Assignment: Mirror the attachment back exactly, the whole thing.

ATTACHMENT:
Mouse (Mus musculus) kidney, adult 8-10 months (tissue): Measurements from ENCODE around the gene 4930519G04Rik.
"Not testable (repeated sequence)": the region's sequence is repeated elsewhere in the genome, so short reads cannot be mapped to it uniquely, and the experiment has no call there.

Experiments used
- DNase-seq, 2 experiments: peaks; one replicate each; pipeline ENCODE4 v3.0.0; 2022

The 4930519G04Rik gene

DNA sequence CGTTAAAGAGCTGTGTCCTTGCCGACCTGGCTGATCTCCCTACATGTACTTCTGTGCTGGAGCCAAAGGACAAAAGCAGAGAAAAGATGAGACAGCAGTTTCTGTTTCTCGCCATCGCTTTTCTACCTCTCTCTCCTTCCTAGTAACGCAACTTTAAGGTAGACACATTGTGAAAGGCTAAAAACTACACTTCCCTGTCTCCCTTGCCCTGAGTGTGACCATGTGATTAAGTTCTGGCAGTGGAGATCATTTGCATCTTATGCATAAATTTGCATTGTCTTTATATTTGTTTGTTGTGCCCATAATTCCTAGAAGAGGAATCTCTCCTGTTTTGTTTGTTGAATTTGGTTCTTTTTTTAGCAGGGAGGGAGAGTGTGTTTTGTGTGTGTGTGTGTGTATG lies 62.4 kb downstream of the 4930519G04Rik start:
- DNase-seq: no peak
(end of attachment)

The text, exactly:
Mouse (Mus musculus) kidney, adult 8-10 months (tissue): Measurements from ENCODE around the gene 4930519G04Rik.
"Not testable (repeated sequence)": the region's sequence is repeated elsewhere in the genome, so short reads cannot be mapped to it uniquely, and the experiment has no call there.

Experiments used
- DNase-seq, 2 experiments: peaks; one replicate each; pipeline ENCODE4 v3.0.0; 2022

The 4930519G04Rik gene

DNA sequence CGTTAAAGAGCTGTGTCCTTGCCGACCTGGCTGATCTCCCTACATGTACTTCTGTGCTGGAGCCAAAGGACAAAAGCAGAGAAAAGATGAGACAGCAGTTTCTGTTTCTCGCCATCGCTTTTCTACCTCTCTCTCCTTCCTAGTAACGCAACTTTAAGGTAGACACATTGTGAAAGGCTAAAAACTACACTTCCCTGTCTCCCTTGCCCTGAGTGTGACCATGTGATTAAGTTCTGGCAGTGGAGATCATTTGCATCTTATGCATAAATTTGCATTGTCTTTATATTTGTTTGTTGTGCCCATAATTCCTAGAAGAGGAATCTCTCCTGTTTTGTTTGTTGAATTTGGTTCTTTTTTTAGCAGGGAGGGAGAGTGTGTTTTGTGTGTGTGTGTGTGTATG lies 62.4 kb downstream of the 4930519G04Rik start:
- DNase-seq: no peak